For some, time for appraisal after Katrina

The only thing recognizable when Cathy Broadway and her family returned home after hurricane Katrina ripped through the Mississippi Gulf Coast was her sports car, flipped upside down and buried up to its wheels in sand.

Her daughter's car was missing, the family's Jet Ski was gone, and their home had disappeared. In fact, the entire neighborhood was gone. All that was left was a simple concrete slab to remind them of where their structure once stood.

"It was a pretty two-story house, on stilts, with a big front porch," said Ms. Broadway, as she wiped back tears. "It makes you a little sad to see a dish here and a picture there - everything from 20 years of marriage scattered about. But hey, it's just stuff. The family's safe, and we will be fine."

The Broadways are returning to their home for the first time since hurricane Katrina hit and, like many others, they are finding the damage far worse than originally reported.

Along this stretch of the Mississippi Gulf Coast - the hardest hit area - entire communities were scratched off the surface of the planet, their timbers lying in heaps. Homes were lifted off their foundations and floated into town. And dozens of people who did not heed the evacuation warning are still missing.

For their part, the Broadways say they love it here and will rebuild when they can. For others, moving away from the coast can't happen fast enough. But the No. 1 priority for everyone right now is finding a place to live - at least temporarily.

Across Louisiana and Mississippi, the number of displaced people is climbing - especially with the situation worsening in New Orleans, pop. 485,000. At least 1 million residents across the region, and possibly many more, remain without electricity, and some are also without clean drinking water. Shelters are still open, hotels are stuffed to the gills, and parking lots are becoming makeshift campgrounds.

Mississippi Gov. Haley Barbour has told his residents to find a temporary place to live and get comfortable. "This is going to be a long, hard ordeal," he said in a press conference after surveying the coast on Monday.

The Federal Emergency Management Agency was considering several options to accommodate the massive number of displaced people. Tent cities, cruise ships, mobile-home parks, and "floating dormitories," which the agency uses to house its own employees, could spring up in the region.

Louisiana officials have asked residents not to return to New Orleans for a month while they sort out the city's many infrastructure problems.

"We're leaving the state as soon as we can," says Colleen Paulson, clutching her toddler and waiting on a muddy curb for rescue. Her family did not evacuate during the storm. Both their house and car were destroyed, so they have nowhere to live and no means to leave.

But getting help so far has been hard. Many of the hardest-hit areas are still impassible, with flooded conditions and downed trees across roads. Communication is impossible. And everywhere you look - including treetops - are toys, rugs, draperies, refrigerators, and clothes.

In addition, local law-enforcement officials are finding it extremely difficult to help people because they lost many of their own vehicles and much of their equipment during the storm. The Hancock County Sheriff's Department, for instance, lost 97 percent of its equipment. The Pass Christian Police Department lost 12 of its 19 vehicles, and its police station was washed away.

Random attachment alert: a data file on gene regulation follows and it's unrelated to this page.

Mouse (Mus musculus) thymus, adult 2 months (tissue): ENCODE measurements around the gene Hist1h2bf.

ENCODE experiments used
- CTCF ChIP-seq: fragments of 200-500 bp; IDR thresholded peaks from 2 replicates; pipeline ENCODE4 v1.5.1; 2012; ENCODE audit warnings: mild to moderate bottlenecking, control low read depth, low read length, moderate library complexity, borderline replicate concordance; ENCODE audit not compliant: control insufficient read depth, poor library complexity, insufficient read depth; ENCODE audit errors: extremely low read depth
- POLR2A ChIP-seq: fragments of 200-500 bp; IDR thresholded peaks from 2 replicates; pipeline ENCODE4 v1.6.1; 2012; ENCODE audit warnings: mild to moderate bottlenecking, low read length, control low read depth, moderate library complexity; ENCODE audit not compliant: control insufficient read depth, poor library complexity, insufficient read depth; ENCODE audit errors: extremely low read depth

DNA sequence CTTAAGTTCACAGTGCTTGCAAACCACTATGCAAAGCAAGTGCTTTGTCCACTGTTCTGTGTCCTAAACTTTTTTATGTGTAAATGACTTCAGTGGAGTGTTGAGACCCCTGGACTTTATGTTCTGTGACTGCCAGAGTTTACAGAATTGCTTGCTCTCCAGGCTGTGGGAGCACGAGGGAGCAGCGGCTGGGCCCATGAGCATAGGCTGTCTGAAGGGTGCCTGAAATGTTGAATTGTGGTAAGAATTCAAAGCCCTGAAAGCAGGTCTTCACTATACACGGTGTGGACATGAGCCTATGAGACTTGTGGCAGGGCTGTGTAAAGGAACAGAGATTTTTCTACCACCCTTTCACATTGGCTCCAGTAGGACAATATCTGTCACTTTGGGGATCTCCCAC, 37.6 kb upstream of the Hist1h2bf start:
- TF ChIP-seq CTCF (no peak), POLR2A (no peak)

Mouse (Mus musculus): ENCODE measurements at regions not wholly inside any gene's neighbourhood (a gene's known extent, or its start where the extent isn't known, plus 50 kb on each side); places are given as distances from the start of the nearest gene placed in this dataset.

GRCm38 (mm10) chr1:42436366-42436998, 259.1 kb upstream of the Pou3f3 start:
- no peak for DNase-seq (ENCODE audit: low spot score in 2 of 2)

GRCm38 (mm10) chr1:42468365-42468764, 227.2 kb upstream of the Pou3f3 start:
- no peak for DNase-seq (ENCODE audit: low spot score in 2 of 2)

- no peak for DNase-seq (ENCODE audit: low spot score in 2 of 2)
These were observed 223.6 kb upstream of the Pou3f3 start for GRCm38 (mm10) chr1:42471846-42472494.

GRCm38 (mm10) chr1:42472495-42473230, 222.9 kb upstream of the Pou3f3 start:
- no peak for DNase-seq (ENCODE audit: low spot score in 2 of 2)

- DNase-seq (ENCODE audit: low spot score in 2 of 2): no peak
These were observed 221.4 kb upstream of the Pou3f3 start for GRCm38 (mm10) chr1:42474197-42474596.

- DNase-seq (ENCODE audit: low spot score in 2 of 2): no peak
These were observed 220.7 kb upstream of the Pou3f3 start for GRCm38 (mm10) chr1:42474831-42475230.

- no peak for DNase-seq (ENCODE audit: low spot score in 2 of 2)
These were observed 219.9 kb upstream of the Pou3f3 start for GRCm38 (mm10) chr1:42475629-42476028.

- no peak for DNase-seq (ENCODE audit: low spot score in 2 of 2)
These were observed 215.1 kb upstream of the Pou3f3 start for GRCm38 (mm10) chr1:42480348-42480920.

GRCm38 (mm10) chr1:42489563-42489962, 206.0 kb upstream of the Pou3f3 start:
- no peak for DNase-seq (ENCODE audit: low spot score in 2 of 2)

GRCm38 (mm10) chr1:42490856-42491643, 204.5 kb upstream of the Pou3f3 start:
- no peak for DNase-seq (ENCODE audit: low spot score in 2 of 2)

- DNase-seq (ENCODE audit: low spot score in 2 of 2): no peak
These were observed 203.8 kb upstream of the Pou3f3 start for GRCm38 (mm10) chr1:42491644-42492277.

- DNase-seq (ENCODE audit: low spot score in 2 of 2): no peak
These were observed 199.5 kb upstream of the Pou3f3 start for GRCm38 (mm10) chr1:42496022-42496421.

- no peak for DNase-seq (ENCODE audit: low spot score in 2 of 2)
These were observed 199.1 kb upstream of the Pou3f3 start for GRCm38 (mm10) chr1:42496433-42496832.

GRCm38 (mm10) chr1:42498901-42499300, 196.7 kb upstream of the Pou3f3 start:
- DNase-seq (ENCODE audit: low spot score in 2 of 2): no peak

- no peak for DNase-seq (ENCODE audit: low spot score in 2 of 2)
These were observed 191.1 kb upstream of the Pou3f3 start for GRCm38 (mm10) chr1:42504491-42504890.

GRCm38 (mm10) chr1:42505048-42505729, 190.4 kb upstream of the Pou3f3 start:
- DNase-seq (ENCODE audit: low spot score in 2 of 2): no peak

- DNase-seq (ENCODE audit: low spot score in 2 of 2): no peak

Looting has been particularly hard to control because of these circumstances, says Governor Barbour. At a coin laundry and convenience store in Pass Christian, Officer Davis Holston jumps out of his patrol car, clutching his rifle, and screams, "Get out of there now!" Looters run off with what sodas and snacks they can.

Back at the beach, Assistant Police Chief Tom Ruspoli shakes his head at the highway that has been ripped up in places and says, "Camille used to be the benchmark, but Katrina took that title away."

Many here still vividly remember hurricane Camille, which lasted three hours and is considered one of the worst storms to hit the mainland US. This was far worse, they say, because it went on for 12 hours. Many structures that were left standing after Camille in 1969 are simply not there anymore. Most of those that are standing are totally unsalvageable.

"Two days ago, lots around here were going for half a million dollars," says Eric Lynch, picking through tattered remnants. "Now you can't give them away."

He and his wife, Anne, left to stay with friends in Diamondhead and returned home to find that wind and water had washed away most of their possessions. They're returning to their temporary shelter until they can sell their property and leave.

Russell George and Felicia Wiley plan to do the same, but first they have to scratch together enough money to make it out. They moved here a year ago because Ms. Wiley had never seen the beach. Now, she never wants to see it again.

Without a place to go, the couple didn't leave during the hurricane and watched the water rise 16 feet in an hour. "When the rugs began to look like waterbeds," says Wiley, they climbed into the attic with their three-legged pug, Sable. For 12 hours, the house swayed and buckled, and the water reached the ceiling before finally receding.

When they finally climbed down, their home on stilts had slid more than nine inches, all their possessions covered in thick mud. Many homes around them had been washed away entirely.

But it was all worth it, says Mr. George. "She proposed to me up in the attic."

Material from the Associated Press was used in this report.

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